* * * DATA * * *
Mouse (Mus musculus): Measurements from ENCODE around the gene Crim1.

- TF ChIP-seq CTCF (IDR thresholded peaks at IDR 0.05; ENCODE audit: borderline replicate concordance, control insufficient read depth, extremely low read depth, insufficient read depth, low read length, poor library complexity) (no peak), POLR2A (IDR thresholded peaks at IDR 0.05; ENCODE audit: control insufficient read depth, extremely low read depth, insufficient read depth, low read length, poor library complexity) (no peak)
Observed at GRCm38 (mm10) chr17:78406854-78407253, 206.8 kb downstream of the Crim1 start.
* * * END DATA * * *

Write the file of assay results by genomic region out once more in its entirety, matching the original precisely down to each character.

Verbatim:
Mouse (Mus musculus): Measurements from ENCODE around the gene Crim1.

- TF ChIP-seq CTCF (IDR thresholded peaks at IDR 0.05; ENCODE audit: borderline replicate concordance, control insufficient read depth, extremely low read depth, insufficient read depth, low read length, poor library complexity) (no peak), POLR2A (IDR thresholded peaks at IDR 0.05; ENCODE audit: control insufficient read depth, extremely low read depth, insufficient read depth, low read length, poor library complexity) (no peak)
Observed at GRCm38 (mm10) chr17:78406854-78407253, 206.8 kb downstream of the Crim1 start.